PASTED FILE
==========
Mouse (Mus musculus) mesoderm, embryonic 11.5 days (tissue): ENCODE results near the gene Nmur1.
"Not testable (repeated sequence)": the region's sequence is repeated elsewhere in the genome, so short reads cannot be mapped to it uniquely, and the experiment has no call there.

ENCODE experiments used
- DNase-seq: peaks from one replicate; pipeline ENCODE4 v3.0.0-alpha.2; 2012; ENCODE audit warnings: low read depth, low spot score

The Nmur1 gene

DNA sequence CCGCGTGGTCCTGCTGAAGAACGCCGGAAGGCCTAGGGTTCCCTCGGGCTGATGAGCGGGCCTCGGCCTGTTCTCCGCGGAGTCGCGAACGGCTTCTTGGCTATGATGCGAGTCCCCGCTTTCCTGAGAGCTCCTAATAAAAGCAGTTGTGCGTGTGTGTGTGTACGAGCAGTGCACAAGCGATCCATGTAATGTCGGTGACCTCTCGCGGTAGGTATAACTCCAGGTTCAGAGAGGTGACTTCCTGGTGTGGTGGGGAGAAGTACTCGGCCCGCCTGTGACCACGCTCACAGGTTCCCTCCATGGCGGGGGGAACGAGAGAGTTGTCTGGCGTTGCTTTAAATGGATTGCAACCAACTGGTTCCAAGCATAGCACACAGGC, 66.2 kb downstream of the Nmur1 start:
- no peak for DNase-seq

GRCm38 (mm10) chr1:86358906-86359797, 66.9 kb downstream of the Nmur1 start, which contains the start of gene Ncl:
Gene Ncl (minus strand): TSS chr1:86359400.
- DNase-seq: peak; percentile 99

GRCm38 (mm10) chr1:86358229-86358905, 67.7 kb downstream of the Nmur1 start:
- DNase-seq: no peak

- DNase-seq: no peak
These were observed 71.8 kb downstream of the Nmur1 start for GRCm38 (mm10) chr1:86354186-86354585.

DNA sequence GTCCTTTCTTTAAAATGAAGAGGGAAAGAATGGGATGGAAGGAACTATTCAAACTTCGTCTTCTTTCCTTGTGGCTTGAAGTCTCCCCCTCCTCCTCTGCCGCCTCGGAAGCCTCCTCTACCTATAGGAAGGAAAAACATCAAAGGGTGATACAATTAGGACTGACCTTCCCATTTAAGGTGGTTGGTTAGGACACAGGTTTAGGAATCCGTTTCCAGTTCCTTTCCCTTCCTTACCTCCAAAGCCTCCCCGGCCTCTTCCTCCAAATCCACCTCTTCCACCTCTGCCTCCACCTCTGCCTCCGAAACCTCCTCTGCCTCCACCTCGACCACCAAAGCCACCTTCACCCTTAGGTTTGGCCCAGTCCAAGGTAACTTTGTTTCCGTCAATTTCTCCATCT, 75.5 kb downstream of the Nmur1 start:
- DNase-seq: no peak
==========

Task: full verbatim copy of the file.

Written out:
Mouse (Mus musculus) mesoderm, embryonic 11.5 days (tissue): ENCODE results near the gene Nmur1.
"Not testable (repeated sequence)": the region's sequence is repeated elsewhere in the genome, so short reads cannot be mapped to it uniquely, and the experiment has no call there.

ENCODE experiments used
- DNase-seq: peaks from one replicate; pipeline ENCODE4 v3.0.0-alpha.2; 2012; ENCODE audit warnings: low read depth, low spot score

The Nmur1 gene

DNA sequence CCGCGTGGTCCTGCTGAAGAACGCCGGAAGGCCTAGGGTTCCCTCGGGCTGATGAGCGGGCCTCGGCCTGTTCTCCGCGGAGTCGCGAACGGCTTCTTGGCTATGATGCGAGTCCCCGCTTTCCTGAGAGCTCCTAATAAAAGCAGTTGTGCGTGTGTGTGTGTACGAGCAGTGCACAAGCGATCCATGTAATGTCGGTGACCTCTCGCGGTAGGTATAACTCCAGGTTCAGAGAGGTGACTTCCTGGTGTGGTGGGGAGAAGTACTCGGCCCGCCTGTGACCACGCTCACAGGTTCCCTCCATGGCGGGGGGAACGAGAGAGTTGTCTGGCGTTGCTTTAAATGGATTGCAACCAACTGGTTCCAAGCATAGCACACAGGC, 66.2 kb downstream of the Nmur1 start:
- no peak for DNase-seq

GRCm38 (mm10) chr1:86358906-86359797, 66.9 kb downstream of the Nmur1 start, which contains the start of gene Ncl:
Gene Ncl (minus strand): TSS chr1:86359400.
- DNase-seq: peak; percentile 99

GRCm38 (mm10) chr1:86358229-86358905, 67.7 kb downstream of the Nmur1 start:
- DNase-seq: no peak

- DNase-seq: no peak
These were observed 71.8 kb downstream of the Nmur1 start for GRCm38 (mm10) chr1:86354186-86354585.

DNA sequence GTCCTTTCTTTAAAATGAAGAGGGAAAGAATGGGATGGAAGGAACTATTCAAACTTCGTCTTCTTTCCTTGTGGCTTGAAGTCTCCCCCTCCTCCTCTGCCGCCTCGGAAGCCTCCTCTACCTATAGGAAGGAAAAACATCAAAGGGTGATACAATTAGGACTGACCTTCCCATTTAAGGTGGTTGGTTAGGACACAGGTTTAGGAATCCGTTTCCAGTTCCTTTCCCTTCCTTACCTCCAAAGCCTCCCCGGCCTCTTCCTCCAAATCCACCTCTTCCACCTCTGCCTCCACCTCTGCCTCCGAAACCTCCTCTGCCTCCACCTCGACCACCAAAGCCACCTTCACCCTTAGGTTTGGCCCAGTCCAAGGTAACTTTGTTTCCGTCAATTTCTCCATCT, 75.5 kb downstream of the Nmur1 start:
- DNase-seq: no peak